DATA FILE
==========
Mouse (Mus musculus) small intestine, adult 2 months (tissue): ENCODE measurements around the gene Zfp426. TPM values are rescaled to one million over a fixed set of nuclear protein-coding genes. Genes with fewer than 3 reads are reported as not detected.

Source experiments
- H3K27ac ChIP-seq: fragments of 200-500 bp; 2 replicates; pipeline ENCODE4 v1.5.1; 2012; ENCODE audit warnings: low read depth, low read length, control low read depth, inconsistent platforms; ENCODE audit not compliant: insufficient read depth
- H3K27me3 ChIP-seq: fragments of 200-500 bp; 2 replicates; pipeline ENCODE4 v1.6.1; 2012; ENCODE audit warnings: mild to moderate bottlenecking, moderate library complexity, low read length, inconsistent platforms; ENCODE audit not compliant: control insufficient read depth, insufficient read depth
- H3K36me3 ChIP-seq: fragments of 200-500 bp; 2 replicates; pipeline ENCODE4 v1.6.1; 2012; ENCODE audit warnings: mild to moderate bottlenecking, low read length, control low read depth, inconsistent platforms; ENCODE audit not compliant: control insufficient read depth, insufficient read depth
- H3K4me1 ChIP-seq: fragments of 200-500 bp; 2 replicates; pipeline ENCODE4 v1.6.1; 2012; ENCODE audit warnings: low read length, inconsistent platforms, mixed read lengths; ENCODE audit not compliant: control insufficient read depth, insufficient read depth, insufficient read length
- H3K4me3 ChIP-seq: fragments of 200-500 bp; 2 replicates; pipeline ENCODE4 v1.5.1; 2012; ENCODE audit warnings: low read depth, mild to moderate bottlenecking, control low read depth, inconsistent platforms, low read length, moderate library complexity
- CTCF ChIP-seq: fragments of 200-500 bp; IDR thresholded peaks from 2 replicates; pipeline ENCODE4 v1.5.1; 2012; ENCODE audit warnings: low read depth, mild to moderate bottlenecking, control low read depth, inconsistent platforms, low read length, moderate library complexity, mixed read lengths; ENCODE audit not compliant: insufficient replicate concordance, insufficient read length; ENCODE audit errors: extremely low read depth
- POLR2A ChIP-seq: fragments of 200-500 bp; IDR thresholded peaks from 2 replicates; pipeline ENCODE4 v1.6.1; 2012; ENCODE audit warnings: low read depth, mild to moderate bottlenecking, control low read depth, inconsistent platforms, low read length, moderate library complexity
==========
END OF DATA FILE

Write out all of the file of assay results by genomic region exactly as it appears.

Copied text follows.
Mouse (Mus musculus) small intestine, adult 2 months (tissue): ENCODE measurements around the gene Zfp426. TPM values are rescaled to one million over a fixed set of nuclear protein-coding genes. Genes with fewer than 3 reads are reported as not detected.

Source experiments
- H3K27ac ChIP-seq: fragments of 200-500 bp; 2 replicates; pipeline ENCODE4 v1.5.1; 2012; ENCODE audit warnings: low read depth, low read length, control low read depth, inconsistent platforms; ENCODE audit not compliant: insufficient read depth
- H3K27me3 ChIP-seq: fragments of 200-500 bp; 2 replicates; pipeline ENCODE4 v1.6.1; 2012; ENCODE audit warnings: mild to moderate bottlenecking, moderate library complexity, low read length, inconsistent platforms; ENCODE audit not compliant: control insufficient read depth, insufficient read depth
- H3K36me3 ChIP-seq: fragments of 200-500 bp; 2 replicates; pipeline ENCODE4 v1.6.1; 2012; ENCODE audit warnings: mild to moderate bottlenecking, low read length, control low read depth, inconsistent platforms; ENCODE audit not compliant: control insufficient read depth, insufficient read depth
- H3K4me1 ChIP-seq: fragments of 200-500 bp; 2 replicates; pipeline ENCODE4 v1.6.1; 2012; ENCODE audit warnings: low read length, inconsistent platforms, mixed read lengths; ENCODE audit not compliant: control insufficient read depth, insufficient read depth, insufficient read length
- H3K4me3 ChIP-seq: fragments of 200-500 bp; 2 replicates; pipeline ENCODE4 v1.5.1; 2012; ENCODE audit warnings: low read depth, mild to moderate bottlenecking, control low read depth, inconsistent platforms, low read length, moderate library complexity
- CTCF ChIP-seq: fragments of 200-500 bp; IDR thresholded peaks from 2 replicates; pipeline ENCODE4 v1.5.1; 2012; ENCODE audit warnings: low read depth, mild to moderate bottlenecking, control low read depth, inconsistent platforms, low read length, moderate library complexity, mixed read lengths; ENCODE audit not compliant: insufficient replicate concordance, insufficient read length; ENCODE audit errors: extremely low read depth
- POLR2A ChIP-seq: fragments of 200-500 bp; IDR thresholded peaks from 2 replicates; pipeline ENCODE4 v1.6.1; 2012; ENCODE audit warnings: low read depth, mild to moderate bottlenecking, control low read depth, inconsistent platforms, low read length, moderate library complexity